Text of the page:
Come and visit the Lanark County Genealogical Society Facebook page– what’s there? Cool old photos–and lots of things interesting to read. Also check out The Tales of Carleton Place.

Information where you can buy all Linda Seccaspina’s books-You can also read Linda in The Townships Sun and Screamin’ Mamas (USA)

 

relatedreading

Sticky Fingers – With Apologies to Edward Gorey –Wheeler’s Pancake House

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ALL PHOTOS BY LINDA SECCASPINA 2013

 

It was a cold snowy day when Basil and Una went for a drive,

It was just the type of day that made you happy to be alive.

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Basil had not wanted to make the journey to the house of sweet treats,

But Una had insisted, as she had heard it was quite neat.

Una was fascinated with the pioneer tales of yesteryear,

And had heard that magic lurked in the woods not far from there.

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Una was fascinated to see if these tales of golden sweet sticky syrup were true,

She had heard that magic poured from trees and her imagination flew.

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Una and Basil were hungry as they impatiently tapped their fingers,

Waiting for their delicious sweet treat to arrive without delays or lingers.

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As a kind woman made their pancakes in a large vessel,

Basil told Una that he was so hungry she’d better watch her Sugar Bush Special.

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Their pancakes were placed on the table with the utmost of great care,

Basil ate BOTH their meals quickly and Una gave him the darkest stare.

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Suddenly Basil disappeared and was nowhere to be found,

He was not outside by the sap feeders and there was nary a sound.

 

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The llamas giggled next to the sheep,

They had seen Basil but were not making a peep.

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There were no footsteps in the snow where Basil might have been,

It was so quiet and peaceful you could not hear the drop of a pin.

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There was no trace of Basil hiding behind the wood,

He was nowhere,  yet we saw a piece of his hood.

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All of a sudden from the depths of the earth came an fat orange-coloured cat,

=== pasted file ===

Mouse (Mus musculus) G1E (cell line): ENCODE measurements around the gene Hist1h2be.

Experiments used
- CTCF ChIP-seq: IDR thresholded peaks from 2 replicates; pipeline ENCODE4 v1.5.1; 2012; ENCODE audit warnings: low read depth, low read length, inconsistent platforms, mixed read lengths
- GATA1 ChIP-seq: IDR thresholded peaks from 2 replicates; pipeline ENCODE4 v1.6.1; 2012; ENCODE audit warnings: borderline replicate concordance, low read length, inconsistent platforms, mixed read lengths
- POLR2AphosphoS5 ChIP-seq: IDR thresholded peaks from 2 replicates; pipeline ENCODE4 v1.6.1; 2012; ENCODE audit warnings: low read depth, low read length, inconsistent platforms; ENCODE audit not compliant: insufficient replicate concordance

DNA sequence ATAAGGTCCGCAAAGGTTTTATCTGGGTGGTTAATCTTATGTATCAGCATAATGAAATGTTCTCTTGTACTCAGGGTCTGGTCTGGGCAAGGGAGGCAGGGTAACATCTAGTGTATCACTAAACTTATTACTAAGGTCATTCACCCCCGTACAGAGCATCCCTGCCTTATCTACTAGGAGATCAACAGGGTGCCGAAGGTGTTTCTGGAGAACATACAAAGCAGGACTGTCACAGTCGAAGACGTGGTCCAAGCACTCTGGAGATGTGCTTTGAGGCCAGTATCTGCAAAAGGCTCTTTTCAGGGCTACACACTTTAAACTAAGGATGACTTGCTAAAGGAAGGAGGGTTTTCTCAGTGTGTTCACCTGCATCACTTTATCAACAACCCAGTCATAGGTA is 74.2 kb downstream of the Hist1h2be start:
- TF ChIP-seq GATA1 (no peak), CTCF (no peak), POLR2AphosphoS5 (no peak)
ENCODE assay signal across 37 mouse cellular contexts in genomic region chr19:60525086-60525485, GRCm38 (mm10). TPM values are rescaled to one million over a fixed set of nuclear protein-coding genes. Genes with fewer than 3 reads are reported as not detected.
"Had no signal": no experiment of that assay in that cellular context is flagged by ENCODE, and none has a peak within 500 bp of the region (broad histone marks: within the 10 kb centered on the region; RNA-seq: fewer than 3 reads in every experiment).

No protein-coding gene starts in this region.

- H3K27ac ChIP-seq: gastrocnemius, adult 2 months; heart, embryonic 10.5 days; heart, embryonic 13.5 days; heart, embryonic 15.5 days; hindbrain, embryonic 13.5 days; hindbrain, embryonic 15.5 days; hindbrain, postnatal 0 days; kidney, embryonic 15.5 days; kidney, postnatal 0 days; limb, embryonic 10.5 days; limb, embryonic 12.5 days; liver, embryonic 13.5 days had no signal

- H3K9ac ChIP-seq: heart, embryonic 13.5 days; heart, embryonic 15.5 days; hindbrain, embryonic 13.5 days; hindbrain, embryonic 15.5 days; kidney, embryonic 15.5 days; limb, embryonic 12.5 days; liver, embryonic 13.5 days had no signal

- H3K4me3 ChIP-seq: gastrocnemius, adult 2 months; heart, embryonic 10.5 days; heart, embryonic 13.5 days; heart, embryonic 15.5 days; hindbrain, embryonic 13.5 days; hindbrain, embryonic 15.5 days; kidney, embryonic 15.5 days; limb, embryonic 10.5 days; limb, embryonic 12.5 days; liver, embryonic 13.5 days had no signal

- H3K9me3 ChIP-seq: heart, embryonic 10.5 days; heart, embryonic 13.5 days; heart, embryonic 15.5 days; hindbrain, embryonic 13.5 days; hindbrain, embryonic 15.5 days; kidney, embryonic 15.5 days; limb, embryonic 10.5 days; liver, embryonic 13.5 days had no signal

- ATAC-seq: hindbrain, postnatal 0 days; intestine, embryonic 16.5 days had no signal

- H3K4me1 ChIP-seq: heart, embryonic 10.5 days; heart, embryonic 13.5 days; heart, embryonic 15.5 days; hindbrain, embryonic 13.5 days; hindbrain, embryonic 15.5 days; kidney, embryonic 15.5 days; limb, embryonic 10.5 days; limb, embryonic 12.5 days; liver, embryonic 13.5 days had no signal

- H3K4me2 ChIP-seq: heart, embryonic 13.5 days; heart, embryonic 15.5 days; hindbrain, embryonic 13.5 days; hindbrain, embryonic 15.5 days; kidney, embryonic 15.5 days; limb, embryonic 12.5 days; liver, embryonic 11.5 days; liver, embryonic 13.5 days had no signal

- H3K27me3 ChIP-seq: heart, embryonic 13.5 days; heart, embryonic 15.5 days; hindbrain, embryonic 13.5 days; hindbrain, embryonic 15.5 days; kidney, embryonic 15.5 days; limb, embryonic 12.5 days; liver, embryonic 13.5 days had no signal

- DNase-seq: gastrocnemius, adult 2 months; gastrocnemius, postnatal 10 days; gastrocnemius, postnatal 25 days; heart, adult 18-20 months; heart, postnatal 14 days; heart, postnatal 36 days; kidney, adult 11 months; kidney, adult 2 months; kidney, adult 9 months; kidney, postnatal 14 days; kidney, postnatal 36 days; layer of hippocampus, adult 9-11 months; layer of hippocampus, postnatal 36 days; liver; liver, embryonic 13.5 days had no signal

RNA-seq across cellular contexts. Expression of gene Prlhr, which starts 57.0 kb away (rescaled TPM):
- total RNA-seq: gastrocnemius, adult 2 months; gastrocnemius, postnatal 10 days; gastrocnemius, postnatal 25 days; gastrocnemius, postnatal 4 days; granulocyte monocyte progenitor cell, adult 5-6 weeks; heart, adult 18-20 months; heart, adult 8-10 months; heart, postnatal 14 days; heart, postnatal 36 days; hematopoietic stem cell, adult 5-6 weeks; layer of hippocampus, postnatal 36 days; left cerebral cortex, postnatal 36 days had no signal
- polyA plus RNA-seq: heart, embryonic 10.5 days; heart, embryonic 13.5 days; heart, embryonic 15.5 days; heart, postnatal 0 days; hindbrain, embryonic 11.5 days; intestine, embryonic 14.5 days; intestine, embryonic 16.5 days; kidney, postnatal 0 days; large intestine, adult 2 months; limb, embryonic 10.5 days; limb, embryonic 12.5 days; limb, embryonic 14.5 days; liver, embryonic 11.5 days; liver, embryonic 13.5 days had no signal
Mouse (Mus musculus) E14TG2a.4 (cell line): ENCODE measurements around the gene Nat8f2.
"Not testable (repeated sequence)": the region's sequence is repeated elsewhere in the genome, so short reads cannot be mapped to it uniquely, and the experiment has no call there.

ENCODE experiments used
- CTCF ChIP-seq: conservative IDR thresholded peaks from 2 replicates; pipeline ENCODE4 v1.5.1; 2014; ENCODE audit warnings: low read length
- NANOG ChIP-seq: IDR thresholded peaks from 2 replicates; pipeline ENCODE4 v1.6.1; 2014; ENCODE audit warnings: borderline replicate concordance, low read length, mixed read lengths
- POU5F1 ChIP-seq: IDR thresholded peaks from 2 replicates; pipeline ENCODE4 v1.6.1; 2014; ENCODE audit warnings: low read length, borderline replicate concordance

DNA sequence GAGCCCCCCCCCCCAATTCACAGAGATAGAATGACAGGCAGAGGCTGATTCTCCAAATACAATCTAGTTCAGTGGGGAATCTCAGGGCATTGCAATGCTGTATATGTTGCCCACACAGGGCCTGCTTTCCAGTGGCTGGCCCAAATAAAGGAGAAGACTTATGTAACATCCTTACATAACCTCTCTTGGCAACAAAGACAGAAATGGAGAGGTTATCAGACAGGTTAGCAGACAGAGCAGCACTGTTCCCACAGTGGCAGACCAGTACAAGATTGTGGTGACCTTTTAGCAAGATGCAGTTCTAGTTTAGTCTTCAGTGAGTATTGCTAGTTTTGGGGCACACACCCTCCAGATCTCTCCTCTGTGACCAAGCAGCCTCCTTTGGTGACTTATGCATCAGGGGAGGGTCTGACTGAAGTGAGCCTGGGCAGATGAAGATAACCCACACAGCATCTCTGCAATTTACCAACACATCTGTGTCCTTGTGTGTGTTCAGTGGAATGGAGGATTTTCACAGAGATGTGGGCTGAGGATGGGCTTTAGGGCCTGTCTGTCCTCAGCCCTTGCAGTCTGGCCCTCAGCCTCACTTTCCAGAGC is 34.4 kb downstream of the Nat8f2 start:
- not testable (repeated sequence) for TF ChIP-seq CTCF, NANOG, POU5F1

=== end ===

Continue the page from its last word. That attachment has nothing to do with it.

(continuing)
He giggled and smiled and said, “I know where Basil is at!”

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“Basil was greedy”, said the very clever cat.

“He’s gone forever no matter how warm that chair is where he sat!”

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The moral of this story is not to have eyes bigger that your tummy,

Basil got what he deserved, and his fate wasn’t funny.

 

Just look carefully in that steaming boiling vat,

That was the very last place where Basil was seen at.

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You see Una was mad because he stole her sticky sweet treat,

She was last seen giggling and kicking up her delicate size 9 feet.

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The other moral of this story is not to steal someone’s food,

Just ask Uma who decided Basils’ fate in one dreadful mood.

Some say the remains of Basil lies in that black pot,

Or, maybe not!

And all that is left of him is his Ottawa Senators hat.

Basil is no more – he is no longer on the map,

No more Sugar Bush Specials as he is now nothing but sap.

Or is he?

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Photos by Linda Seccaspina

Shot at: Wheelers Pancake House and Sugar

Camp, Lanark Highlands, Ontario, Canada

Their huge pancakes are made from scratch!

Every night the dry portion of the ingredients are mixed together. When we are ready for fresh batter, the wet ingredients   (including farm fresh local eggs) are added… After a couple of flips, the big, fluffy pancakes are headed to your table!And they also have gluten-free ones!!

Homemade Maple Sausages  

Our Famous 100% lean pork sausages are made right here.  We mix in seasonings and our own maple syrup to create this one-of-a-kind maple sausage.

Yum!!

And major apologies to the late Edward Gorey 🙂

Carleton Place- The Happiest Damn Town in Lanark County

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Tilting the Kilt, Vintage Whispers from Carleton Place by Linda Seccaspina is available at Wisteria at 62 Bridge Street, the Carleton Place Beckwith Museum in Carleton Place, Ontario and The Mississippi Valley Textile Mill in Almonte.  available on all Amazon sites (Canada, US, Europe) and Barnes and Noble

Sticky Fingers – With Apologies to Edward Gorey – Zoomers

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Sticky Fingers – With Apologies to Edward Gorey – Zoomers.

 

Photo blog of winter, sugary treats and my son who is going to kill me when he reads it..:)